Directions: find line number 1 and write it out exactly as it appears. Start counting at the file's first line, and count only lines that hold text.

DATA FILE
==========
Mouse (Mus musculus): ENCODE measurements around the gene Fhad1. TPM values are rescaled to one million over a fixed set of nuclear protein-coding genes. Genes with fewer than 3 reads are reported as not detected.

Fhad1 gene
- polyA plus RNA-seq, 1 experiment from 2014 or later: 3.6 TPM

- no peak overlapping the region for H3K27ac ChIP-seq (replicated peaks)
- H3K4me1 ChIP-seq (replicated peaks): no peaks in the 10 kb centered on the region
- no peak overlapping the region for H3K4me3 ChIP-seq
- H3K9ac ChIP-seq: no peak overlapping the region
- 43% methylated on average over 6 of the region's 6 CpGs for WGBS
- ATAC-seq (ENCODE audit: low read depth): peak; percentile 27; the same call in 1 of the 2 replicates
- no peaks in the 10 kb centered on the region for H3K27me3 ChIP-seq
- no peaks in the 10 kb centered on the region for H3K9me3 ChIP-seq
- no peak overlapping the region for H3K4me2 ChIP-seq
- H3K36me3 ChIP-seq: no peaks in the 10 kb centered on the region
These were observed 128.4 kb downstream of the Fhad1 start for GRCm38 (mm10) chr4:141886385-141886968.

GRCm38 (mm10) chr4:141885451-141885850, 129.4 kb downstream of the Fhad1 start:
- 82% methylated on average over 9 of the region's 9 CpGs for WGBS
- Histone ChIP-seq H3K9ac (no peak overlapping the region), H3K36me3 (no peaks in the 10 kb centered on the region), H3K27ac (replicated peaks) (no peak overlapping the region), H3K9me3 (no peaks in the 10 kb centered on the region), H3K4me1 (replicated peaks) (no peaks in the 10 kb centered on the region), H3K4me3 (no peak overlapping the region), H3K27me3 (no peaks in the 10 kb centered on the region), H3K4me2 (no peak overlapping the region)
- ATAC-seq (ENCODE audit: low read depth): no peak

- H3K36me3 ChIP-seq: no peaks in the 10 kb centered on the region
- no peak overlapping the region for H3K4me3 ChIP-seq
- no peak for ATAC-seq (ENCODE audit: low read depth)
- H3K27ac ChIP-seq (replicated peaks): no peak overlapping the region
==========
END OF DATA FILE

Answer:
Mouse (Mus musculus): ENCODE measurements around the gene Fhad1. TPM values are rescaled to one million over a fixed set of nuclear protein-coding genes. Genes with fewer than 3 reads are reported as not detected.